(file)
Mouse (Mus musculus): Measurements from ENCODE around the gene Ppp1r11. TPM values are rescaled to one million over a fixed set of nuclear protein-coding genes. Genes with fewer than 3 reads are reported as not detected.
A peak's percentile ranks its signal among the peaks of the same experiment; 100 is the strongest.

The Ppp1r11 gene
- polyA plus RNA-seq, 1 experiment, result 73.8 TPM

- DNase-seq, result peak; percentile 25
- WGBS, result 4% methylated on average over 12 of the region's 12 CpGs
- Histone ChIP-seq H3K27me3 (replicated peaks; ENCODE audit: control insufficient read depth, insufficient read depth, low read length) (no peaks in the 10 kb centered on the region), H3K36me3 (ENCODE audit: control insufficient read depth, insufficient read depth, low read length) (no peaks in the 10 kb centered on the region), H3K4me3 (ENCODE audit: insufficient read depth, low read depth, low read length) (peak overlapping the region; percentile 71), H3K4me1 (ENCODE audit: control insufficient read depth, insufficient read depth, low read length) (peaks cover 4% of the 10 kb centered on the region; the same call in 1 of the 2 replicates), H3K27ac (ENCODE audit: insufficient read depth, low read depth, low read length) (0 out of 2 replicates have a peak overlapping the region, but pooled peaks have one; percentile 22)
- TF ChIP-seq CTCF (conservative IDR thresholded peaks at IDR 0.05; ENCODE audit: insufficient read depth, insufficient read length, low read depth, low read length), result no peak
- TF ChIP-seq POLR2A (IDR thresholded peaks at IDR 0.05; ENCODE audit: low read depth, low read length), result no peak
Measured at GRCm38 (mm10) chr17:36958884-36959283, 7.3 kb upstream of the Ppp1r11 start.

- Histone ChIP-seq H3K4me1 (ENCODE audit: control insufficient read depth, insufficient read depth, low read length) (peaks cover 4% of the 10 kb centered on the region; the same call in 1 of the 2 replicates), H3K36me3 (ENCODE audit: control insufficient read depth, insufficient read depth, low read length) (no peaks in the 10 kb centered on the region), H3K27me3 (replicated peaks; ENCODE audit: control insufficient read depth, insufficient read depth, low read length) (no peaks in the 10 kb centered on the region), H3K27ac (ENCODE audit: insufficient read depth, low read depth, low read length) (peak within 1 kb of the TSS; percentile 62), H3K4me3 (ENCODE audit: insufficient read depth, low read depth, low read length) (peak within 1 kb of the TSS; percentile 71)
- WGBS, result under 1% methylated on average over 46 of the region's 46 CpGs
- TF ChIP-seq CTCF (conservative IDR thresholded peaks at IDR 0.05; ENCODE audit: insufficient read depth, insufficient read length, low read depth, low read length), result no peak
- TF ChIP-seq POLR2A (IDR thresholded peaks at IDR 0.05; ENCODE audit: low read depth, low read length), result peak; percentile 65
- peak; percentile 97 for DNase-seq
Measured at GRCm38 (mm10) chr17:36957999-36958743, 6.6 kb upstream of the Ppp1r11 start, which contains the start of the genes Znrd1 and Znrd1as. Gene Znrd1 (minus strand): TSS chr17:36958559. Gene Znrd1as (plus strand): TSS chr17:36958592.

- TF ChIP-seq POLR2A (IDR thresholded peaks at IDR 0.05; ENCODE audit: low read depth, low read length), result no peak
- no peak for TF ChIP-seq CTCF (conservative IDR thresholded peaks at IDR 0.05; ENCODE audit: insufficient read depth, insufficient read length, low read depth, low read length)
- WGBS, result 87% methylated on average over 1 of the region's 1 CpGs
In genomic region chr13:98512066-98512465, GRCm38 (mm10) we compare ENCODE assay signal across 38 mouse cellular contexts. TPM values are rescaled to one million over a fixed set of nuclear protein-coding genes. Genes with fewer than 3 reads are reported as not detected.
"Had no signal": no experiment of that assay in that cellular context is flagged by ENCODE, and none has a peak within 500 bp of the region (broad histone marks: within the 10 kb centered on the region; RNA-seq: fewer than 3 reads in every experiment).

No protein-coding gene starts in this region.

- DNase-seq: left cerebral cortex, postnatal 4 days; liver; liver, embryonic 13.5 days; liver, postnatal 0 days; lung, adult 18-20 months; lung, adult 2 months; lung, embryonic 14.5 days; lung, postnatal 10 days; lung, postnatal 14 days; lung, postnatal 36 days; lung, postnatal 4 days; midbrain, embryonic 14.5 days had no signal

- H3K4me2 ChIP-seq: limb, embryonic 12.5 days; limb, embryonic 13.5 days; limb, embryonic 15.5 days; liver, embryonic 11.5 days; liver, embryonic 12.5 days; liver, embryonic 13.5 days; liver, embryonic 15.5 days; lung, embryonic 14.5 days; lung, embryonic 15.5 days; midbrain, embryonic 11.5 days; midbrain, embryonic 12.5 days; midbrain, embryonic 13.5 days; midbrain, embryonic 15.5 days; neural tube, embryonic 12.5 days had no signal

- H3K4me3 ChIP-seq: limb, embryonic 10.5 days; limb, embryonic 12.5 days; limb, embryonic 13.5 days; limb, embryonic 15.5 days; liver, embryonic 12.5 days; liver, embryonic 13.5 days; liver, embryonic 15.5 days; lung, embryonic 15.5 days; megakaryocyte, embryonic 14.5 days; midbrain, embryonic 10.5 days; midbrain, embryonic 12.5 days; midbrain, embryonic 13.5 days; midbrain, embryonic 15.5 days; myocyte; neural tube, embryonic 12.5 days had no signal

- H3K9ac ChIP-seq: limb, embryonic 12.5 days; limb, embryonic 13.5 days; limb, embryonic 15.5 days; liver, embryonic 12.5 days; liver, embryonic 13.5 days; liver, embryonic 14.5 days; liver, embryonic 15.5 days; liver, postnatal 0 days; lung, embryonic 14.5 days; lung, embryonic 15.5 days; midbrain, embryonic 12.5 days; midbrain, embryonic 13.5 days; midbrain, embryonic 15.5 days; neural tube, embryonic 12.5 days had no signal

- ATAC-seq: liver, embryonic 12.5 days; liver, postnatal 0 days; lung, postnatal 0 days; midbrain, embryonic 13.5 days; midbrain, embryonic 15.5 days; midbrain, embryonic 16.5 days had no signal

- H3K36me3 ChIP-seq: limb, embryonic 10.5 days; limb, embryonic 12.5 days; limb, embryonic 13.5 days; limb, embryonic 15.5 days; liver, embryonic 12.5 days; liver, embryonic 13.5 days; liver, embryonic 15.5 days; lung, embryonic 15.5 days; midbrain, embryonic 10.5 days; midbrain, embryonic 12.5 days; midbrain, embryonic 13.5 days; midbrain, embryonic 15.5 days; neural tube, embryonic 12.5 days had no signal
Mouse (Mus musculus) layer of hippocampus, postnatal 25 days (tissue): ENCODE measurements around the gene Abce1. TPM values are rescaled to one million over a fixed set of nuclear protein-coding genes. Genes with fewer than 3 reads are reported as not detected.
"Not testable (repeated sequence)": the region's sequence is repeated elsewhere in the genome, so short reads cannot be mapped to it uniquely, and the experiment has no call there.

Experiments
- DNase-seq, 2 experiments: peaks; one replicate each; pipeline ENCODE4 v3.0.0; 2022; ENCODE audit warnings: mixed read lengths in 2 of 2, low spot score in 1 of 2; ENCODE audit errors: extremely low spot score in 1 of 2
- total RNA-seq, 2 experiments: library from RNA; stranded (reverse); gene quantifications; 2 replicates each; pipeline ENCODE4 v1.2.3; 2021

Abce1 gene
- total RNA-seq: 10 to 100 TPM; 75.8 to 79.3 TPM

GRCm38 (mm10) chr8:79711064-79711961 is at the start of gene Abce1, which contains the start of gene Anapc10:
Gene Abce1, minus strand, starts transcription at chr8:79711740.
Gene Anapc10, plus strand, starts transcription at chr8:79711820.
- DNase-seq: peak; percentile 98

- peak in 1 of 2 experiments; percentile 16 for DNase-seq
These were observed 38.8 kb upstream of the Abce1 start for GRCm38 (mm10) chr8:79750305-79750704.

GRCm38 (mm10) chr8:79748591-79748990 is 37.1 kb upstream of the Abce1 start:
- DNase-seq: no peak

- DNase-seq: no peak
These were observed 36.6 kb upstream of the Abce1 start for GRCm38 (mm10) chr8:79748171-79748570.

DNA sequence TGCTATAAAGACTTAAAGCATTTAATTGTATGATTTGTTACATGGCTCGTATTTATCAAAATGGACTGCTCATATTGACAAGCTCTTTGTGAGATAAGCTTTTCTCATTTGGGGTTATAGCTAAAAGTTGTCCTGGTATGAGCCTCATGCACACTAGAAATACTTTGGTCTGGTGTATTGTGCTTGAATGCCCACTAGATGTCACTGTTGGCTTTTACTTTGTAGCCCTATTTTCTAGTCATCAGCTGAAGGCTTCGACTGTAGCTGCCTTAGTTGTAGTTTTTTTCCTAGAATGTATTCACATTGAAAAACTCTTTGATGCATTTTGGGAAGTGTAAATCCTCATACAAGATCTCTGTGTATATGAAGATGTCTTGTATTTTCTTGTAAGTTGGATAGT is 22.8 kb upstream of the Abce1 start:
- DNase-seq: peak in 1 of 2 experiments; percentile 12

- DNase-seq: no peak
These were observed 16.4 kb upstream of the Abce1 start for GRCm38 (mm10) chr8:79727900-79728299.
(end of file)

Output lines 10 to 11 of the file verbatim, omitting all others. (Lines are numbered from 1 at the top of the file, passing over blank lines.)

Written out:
Measured at GRCm38 (mm10) chr17:36958884-36959283, 7.3 kb upstream of the Ppp1r11 start.

- Histone ChIP-seq H3K4me1 (ENCODE audit: control insufficient read depth, insufficient read depth, low read length) (peaks cover 4% of the 10 kb centered on the region; the same call in 1 of the 2 replicates), H3K36me3 (ENCODE audit: control insufficient read depth, insufficient read depth, low read length) (no peaks in the 10 kb centered on the region), H3K27me3 (replicated peaks; ENCODE audit: control insufficient read depth, insufficient read depth, low read length) (no peaks in the 10 kb centered on the region), H3K27ac (ENCODE audit: insufficient read depth, low read depth, low read length) (peak within 1 kb of the TSS; percentile 62), H3K4me3 (ENCODE audit: insufficient read depth, low read depth, low read length) (peak within 1 kb of the TSS; percentile 71)